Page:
Even as Aramco's CEO was insisting to anyone that would listen in Davos that the naysayers were wrong and that world oil consumption would not decrease in 2040, there was more bad news for oil producers.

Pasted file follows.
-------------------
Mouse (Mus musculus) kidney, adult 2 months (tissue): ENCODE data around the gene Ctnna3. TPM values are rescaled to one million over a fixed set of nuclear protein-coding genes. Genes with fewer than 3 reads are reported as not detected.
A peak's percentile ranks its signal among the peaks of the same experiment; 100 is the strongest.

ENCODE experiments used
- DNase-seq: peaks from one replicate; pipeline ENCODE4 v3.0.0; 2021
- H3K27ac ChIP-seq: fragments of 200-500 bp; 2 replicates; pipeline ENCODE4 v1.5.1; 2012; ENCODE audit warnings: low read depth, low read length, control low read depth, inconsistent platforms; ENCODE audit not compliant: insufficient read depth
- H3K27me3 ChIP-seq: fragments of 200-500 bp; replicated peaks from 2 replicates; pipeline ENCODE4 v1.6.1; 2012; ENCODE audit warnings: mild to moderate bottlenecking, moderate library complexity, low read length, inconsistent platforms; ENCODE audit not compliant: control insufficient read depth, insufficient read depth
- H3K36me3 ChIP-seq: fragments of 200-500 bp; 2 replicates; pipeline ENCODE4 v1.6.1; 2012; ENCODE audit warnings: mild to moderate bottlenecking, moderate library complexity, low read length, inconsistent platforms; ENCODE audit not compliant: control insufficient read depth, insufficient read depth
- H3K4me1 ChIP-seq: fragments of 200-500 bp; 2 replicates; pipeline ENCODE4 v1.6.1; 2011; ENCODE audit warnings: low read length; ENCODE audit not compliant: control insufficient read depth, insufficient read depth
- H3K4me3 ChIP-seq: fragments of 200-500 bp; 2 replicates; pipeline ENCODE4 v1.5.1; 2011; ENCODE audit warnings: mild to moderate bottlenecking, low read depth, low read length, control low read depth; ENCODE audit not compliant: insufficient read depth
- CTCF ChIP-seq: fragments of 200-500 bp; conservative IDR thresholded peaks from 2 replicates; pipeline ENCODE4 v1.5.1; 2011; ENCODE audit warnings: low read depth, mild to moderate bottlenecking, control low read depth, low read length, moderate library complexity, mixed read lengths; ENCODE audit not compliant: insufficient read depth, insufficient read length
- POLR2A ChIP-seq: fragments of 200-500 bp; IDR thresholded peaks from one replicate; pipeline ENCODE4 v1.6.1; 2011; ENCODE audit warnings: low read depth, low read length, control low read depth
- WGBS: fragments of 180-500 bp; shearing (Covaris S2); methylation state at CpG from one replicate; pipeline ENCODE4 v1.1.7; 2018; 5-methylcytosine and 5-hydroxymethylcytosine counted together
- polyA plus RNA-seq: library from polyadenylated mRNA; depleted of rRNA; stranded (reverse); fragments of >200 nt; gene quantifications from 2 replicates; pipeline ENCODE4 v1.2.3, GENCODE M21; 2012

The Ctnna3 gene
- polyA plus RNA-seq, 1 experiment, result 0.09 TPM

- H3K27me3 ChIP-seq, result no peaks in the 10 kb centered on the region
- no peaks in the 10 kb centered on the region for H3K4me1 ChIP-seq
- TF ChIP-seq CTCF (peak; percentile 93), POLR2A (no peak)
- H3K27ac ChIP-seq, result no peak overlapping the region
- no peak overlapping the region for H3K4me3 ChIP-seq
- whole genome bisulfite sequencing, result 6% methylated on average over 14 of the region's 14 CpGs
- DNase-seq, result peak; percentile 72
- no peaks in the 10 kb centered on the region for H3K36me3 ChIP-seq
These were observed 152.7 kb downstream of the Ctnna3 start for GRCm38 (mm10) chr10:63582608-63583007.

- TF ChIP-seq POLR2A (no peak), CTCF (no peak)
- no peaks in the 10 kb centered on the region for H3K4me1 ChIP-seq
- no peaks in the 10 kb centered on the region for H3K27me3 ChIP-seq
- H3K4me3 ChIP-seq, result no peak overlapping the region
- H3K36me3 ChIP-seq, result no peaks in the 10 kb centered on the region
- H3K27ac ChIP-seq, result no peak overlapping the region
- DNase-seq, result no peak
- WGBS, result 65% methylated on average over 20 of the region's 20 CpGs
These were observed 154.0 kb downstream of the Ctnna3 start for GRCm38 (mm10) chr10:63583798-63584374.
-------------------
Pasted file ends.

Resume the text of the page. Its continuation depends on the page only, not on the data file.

Oil prices fell Thursday and Friday as the coronavirus originating in China put a dampener on the markets with investors worrying that the health crises could negatively impact fuel demand. Oil prices dropped to their lowest in weeks losing 1 per cent as panic spread that the respiratory virus, which Chinese authorities a struggling to contain might affect economic growth. At one point, Brent crude futures fell 1.3 per cent, while West Texas Intermediate futures lost 1.5 per cent, and more losses are possible if China's authorities do not get a grip of the health crises that so far has a death toll of about 25. But the virus poses a challenge not just for China, but other major destinations around the world including the UK and the US, as more suspected cases are being taken into quarantine around the world. Wuhan, the city of about 11 million residents where the virus is thought to have originated is in lockdown, with the Chinese New Year a few days away. This would have been a time of mass movement of people travelling out of the cities for the holiday. However, health crises could affect travel plans and reduce the demand for fuel. The reality is that regardless of what Aramco's Amin H Nasser has to say about global oil consumption, oil is now a very vulnerable commodity, and susceptible to things like this, as pressure mounts on governments to move away from fossil fuels.